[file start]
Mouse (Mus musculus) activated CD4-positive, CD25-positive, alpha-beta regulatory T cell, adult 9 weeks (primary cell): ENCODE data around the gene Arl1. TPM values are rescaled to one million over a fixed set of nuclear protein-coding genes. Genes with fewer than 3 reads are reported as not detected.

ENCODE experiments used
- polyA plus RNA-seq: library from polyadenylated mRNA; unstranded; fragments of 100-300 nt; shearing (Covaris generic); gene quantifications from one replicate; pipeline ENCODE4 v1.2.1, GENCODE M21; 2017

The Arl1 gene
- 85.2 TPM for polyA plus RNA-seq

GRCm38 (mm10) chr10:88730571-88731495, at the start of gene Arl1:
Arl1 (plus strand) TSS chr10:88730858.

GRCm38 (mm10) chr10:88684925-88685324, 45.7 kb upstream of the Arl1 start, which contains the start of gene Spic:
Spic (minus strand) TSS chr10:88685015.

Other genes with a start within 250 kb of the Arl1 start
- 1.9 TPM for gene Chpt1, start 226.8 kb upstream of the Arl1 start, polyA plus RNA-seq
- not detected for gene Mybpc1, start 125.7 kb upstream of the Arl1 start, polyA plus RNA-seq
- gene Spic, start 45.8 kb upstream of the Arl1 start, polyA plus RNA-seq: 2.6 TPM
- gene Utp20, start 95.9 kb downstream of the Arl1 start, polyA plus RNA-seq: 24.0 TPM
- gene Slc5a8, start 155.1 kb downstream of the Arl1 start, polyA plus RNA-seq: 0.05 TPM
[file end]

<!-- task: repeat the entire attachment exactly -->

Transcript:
Mouse (Mus musculus) activated CD4-positive, CD25-positive, alpha-beta regulatory T cell, adult 9 weeks (primary cell): ENCODE data around the gene Arl1. TPM values are rescaled to one million over a fixed set of nuclear protein-coding genes. Genes with fewer than 3 reads are reported as not detected.

ENCODE experiments used
- polyA plus RNA-seq: library from polyadenylated mRNA; unstranded; fragments of 100-300 nt; shearing (Covaris generic); gene quantifications from one replicate; pipeline ENCODE4 v1.2.1, GENCODE M21; 2017

The Arl1 gene
- 85.2 TPM for polyA plus RNA-seq

GRCm38 (mm10) chr10:88730571-88731495, at the start of gene Arl1:
Arl1 (plus strand) TSS chr10:88730858.

GRCm38 (mm10) chr10:88684925-88685324, 45.7 kb upstream of the Arl1 start, which contains the start of gene Spic:
Spic (minus strand) TSS chr10:88685015.

Other genes with a start within 250 kb of the Arl1 start
- 1.9 TPM for gene Chpt1, start 226.8 kb upstream of the Arl1 start, polyA plus RNA-seq
- not detected for gene Mybpc1, start 125.7 kb upstream of the Arl1 start, polyA plus RNA-seq
- gene Spic, start 45.8 kb upstream of the Arl1 start, polyA plus RNA-seq: 2.6 TPM
- gene Utp20, start 95.9 kb downstream of the Arl1 start, polyA plus RNA-seq: 24.0 TPM
- gene Slc5a8, start 155.1 kb downstream of the Arl1 start, polyA plus RNA-seq: 0.05 TPM